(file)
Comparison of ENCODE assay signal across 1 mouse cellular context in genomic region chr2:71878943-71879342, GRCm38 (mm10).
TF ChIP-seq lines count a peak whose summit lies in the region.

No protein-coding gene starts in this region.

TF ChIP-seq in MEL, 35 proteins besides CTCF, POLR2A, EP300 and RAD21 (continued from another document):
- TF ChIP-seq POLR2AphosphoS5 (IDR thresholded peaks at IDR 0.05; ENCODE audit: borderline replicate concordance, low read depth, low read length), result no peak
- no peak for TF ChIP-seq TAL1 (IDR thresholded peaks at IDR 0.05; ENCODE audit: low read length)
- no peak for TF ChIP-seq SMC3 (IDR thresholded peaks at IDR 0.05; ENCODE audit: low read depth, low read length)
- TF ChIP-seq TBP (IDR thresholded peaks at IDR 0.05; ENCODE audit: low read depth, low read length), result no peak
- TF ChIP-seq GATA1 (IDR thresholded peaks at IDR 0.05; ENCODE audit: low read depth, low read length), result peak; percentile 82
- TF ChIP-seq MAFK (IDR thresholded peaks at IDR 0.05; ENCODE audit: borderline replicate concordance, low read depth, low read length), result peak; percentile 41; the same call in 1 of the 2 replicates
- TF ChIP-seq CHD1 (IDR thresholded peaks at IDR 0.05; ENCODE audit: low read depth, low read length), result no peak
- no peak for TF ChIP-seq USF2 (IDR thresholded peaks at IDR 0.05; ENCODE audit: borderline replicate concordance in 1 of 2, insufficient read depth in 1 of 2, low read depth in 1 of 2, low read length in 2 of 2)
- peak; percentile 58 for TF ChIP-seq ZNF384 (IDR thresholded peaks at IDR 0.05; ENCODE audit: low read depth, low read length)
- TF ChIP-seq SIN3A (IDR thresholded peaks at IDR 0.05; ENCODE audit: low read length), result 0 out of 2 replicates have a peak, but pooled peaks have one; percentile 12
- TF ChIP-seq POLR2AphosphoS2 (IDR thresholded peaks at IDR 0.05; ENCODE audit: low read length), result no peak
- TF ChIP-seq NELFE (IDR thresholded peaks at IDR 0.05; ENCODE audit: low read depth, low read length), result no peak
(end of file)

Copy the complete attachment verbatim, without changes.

Comparison of ENCODE assay signal across 1 mouse cellular context in genomic region chr2:71878943-71879342, GRCm38 (mm10).
TF ChIP-seq lines count a peak whose summit lies in the region.

No protein-coding gene starts in this region.

TF ChIP-seq in MEL, 35 proteins besides CTCF, POLR2A, EP300 and RAD21 (continued from another document):
- TF ChIP-seq POLR2AphosphoS5 (IDR thresholded peaks at IDR 0.05; ENCODE audit: borderline replicate concordance, low read depth, low read length), result no peak
- no peak for TF ChIP-seq TAL1 (IDR thresholded peaks at IDR 0.05; ENCODE audit: low read length)
- no peak for TF ChIP-seq SMC3 (IDR thresholded peaks at IDR 0.05; ENCODE audit: low read depth, low read length)
- TF ChIP-seq TBP (IDR thresholded peaks at IDR 0.05; ENCODE audit: low read depth, low read length), result no peak
- TF ChIP-seq GATA1 (IDR thresholded peaks at IDR 0.05; ENCODE audit: low read depth, low read length), result peak; percentile 82
- TF ChIP-seq MAFK (IDR thresholded peaks at IDR 0.05; ENCODE audit: borderline replicate concordance, low read depth, low read length), result peak; percentile 41; the same call in 1 of the 2 replicates
- TF ChIP-seq CHD1 (IDR thresholded peaks at IDR 0.05; ENCODE audit: low read depth, low read length), result no peak
- no peak for TF ChIP-seq USF2 (IDR thresholded peaks at IDR 0.05; ENCODE audit: borderline replicate concordance in 1 of 2, insufficient read depth in 1 of 2, low read depth in 1 of 2, low read length in 2 of 2)
- peak; percentile 58 for TF ChIP-seq ZNF384 (IDR thresholded peaks at IDR 0.05; ENCODE audit: low read depth, low read length)
- TF ChIP-seq SIN3A (IDR thresholded peaks at IDR 0.05; ENCODE audit: low read length), result 0 out of 2 replicates have a peak, but pooled peaks have one; percentile 12
- TF ChIP-seq POLR2AphosphoS2 (IDR thresholded peaks at IDR 0.05; ENCODE audit: low read length), result no peak
- TF ChIP-seq NELFE (IDR thresholded peaks at IDR 0.05; ENCODE audit: low read depth, low read length), result no peak